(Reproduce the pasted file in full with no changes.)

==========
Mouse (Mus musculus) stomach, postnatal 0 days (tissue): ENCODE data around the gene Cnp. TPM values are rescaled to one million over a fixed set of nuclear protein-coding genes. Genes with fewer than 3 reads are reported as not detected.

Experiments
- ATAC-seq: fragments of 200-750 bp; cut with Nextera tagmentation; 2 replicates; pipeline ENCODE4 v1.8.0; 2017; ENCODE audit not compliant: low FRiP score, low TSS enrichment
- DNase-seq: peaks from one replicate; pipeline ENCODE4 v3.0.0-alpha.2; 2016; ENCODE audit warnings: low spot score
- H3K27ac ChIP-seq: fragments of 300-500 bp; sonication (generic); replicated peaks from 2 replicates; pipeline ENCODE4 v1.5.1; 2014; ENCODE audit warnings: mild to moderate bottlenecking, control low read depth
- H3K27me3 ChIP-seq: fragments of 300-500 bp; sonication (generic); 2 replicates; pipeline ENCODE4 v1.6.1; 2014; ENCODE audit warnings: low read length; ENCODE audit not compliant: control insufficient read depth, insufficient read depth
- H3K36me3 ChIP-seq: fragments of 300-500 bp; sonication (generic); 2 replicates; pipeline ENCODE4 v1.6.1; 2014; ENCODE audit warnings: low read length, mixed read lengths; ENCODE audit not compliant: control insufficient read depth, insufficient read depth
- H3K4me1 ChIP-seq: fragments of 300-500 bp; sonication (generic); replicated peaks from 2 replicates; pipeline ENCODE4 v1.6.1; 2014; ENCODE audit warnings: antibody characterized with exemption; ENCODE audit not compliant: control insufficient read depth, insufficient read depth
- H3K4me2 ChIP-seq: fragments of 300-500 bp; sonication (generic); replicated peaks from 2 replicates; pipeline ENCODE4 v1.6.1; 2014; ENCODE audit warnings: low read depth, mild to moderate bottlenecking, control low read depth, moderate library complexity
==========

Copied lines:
Mouse (Mus musculus) stomach, postnatal 0 days (tissue): ENCODE data around the gene Cnp. TPM values are rescaled to one million over a fixed set of nuclear protein-coding genes. Genes with fewer than 3 reads are reported as not detected.

Experiments
- ATAC-seq: fragments of 200-750 bp; cut with Nextera tagmentation; 2 replicates; pipeline ENCODE4 v1.8.0; 2017; ENCODE audit not compliant: low FRiP score, low TSS enrichment
- DNase-seq: peaks from one replicate; pipeline ENCODE4 v3.0.0-alpha.2; 2016; ENCODE audit warnings: low spot score
- H3K27ac ChIP-seq: fragments of 300-500 bp; sonication (generic); replicated peaks from 2 replicates; pipeline ENCODE4 v1.5.1; 2014; ENCODE audit warnings: mild to moderate bottlenecking, control low read depth
- H3K27me3 ChIP-seq: fragments of 300-500 bp; sonication (generic); 2 replicates; pipeline ENCODE4 v1.6.1; 2014; ENCODE audit warnings: low read length; ENCODE audit not compliant: control insufficient read depth, insufficient read depth
- H3K36me3 ChIP-seq: fragments of 300-500 bp; sonication (generic); 2 replicates; pipeline ENCODE4 v1.6.1; 2014; ENCODE audit warnings: low read length, mixed read lengths; ENCODE audit not compliant: control insufficient read depth, insufficient read depth
- H3K4me1 ChIP-seq: fragments of 300-500 bp; sonication (generic); replicated peaks from 2 replicates; pipeline ENCODE4 v1.6.1; 2014; ENCODE audit warnings: antibody characterized with exemption; ENCODE audit not compliant: control insufficient read depth, insufficient read depth
- H3K4me2 ChIP-seq: fragments of 300-500 bp; sonication (generic); replicated peaks from 2 replicates; pipeline ENCODE4 v1.6.1; 2014; ENCODE audit warnings: low read depth, mild to moderate bottlenecking, control low read depth, moderate library complexity